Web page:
Journaling- Keeping Track Improves our Horsemanship


I know many times in our hectic lives time seems to fly by. We have a variety of things that demand our focus and attention, and sometimes we lose track of when and what things have happened with our horse.

I suggest keeping a horse-related journal. This does not mean writing down everything that has happened during every interaction with your horse.

By jotting down events/occurrences with the horse, it can give you a better understanding of when potential health/soundness challenges occurred, it can help keep perspective as to your journey of learning and it can also be a good reference to decrease you getting "overwhelmed" by trying to do everything at once.

If you want to start journaling at the most basic level, begin with the three "F"s- Feed, Farrier and Focus.

Feed
What are you feed, quantities, what is your horse's work schedule/fitness level? Do you make adjustments for seasonal changes?

I remind folks if you do make changes in feed, give your horse at least three weeks on the new changes to assess if it is working. 

Farrier
Dates of any farrier work, behavioral and physical issues, but not just with the hoof but either your horse's behavior (many times the first signs of arthritis and other physical challenges actually appear with the farrier and resistance in how they can hold their body on three legs.) Notice changes in growth patterns, due to seasons or health issues. 

Focus
Yours and the horse. If there is only ONE thing you notice throughout your sessions with your horse, experiment with "focusing on your focus," and that of your horse. If more folks spent time noticing their horse's thoughts- and believing them, learning how to influence changes in them, so many dramatic, or unwanted scenarios between horse and human would decrease.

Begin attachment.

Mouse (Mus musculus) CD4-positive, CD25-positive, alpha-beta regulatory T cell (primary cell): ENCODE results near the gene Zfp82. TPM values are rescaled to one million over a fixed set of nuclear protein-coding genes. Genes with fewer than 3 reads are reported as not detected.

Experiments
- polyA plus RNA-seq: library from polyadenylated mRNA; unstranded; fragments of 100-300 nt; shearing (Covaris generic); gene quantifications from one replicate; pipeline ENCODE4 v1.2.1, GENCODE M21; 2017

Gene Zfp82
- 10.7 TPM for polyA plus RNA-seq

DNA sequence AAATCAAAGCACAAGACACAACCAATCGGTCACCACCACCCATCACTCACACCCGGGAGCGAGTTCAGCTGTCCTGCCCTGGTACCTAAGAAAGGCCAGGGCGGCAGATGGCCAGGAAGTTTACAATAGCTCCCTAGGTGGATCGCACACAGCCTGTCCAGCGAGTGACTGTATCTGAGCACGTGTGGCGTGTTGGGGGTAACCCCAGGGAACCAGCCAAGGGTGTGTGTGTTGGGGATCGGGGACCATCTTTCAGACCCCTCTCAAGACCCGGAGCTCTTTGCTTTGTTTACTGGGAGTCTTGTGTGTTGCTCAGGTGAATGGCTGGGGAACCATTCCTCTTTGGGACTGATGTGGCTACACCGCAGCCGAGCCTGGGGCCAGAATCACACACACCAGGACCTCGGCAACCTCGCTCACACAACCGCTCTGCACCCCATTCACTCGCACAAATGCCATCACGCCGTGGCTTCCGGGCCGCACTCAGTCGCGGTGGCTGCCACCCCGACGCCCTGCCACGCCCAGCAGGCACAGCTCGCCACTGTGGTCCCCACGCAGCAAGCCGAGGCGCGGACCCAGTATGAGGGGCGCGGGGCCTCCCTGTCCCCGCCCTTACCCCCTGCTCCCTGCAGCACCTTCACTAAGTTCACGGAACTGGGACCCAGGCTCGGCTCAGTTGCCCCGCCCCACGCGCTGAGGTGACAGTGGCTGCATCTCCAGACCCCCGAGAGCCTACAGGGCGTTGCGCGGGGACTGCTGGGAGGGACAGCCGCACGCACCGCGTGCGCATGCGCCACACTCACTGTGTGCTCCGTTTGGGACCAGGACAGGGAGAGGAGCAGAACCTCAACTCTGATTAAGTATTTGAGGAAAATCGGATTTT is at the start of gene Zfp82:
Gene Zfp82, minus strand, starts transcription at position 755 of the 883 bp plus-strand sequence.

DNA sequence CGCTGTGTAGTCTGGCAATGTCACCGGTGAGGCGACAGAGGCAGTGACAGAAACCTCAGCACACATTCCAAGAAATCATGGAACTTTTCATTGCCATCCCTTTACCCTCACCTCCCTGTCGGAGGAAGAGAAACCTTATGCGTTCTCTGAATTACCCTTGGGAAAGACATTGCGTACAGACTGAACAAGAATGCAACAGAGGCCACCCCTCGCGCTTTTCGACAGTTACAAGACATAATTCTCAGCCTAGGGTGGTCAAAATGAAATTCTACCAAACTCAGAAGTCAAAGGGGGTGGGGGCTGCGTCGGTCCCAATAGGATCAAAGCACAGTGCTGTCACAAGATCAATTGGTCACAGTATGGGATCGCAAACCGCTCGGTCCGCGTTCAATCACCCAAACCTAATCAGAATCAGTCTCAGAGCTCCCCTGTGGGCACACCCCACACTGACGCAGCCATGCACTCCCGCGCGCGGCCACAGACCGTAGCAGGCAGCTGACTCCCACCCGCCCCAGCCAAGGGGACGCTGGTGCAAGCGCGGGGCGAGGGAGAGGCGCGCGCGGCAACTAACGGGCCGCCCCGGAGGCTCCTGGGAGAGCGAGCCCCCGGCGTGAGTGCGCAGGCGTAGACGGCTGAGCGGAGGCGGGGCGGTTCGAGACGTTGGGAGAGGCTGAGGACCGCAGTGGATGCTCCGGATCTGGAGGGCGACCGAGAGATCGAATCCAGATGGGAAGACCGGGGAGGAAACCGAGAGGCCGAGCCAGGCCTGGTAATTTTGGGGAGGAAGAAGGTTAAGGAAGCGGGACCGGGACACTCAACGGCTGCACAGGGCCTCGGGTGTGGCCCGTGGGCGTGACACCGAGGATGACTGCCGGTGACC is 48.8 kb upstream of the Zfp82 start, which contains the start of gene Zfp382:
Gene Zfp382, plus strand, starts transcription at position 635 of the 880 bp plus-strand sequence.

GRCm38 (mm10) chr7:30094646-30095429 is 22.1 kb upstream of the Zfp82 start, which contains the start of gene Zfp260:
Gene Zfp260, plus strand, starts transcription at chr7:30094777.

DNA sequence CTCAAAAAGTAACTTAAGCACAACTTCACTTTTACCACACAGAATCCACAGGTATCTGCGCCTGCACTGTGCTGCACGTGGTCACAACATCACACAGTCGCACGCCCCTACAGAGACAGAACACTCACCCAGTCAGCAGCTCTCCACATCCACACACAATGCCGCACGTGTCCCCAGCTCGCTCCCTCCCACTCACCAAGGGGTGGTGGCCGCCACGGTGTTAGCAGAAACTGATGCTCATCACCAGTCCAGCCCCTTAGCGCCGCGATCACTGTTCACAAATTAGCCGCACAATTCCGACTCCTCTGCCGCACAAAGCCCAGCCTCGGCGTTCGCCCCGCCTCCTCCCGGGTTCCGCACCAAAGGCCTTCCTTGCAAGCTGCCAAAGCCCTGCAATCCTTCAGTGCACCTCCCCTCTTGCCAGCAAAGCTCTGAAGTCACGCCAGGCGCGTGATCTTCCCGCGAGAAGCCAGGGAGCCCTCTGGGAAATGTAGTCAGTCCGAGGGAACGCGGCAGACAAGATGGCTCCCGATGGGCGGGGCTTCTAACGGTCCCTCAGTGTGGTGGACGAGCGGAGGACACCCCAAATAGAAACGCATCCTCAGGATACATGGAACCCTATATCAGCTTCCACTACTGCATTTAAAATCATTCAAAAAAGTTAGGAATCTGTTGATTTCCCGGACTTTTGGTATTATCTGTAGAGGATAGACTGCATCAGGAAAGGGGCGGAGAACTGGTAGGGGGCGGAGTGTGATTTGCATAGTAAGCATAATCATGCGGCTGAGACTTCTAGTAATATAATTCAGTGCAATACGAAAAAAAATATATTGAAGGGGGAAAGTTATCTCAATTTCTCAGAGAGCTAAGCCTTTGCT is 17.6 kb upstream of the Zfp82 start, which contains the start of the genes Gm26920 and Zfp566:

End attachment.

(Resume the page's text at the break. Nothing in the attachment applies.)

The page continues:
You don't need to write your journal with critique or trying to "have" any answers. Use it more as a place to condense things you notice in both you and your horse. You'll be amazed that when you start to write things that you have seen, but without judgment, that you'll actually build your confidence in realizing you are probably noticing so much more than you have given yourself credit for. 

The first aspect of changing and influencing a different outcome from how "things have always been" between you and your horse, is raising the awareness within yourself.

From there, you can start to experiment with changes in your own behaviors and interactions, based on both you and your horse's focus.

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Sam

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